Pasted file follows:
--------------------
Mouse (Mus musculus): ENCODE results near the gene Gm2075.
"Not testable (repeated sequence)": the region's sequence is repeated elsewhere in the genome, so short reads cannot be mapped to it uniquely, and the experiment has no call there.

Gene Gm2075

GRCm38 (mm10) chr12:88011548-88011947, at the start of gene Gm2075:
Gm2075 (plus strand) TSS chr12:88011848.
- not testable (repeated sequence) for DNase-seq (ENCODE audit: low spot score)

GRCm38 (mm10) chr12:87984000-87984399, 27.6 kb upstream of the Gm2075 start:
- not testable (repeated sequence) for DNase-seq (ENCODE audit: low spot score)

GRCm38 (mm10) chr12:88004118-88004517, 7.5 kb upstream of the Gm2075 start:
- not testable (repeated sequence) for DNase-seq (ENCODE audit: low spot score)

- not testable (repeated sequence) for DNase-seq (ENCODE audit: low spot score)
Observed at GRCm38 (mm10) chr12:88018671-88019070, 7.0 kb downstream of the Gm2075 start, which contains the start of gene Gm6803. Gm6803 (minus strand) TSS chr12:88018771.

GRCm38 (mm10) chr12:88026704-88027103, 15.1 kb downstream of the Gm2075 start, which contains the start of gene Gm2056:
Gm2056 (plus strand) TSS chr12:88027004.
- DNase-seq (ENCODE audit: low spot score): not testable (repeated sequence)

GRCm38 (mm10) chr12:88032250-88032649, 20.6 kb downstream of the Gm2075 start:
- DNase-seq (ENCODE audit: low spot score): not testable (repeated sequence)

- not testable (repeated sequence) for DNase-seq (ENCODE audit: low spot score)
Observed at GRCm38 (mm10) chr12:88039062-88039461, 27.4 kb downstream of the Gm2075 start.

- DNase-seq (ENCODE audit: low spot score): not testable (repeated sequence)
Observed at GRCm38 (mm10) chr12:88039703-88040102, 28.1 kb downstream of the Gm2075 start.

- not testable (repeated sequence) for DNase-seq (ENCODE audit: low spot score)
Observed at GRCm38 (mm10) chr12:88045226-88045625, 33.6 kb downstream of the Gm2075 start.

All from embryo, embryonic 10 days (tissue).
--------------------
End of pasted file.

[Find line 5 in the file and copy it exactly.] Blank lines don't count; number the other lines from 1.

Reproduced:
Gm2075 (plus strand) TSS chr12:88011848.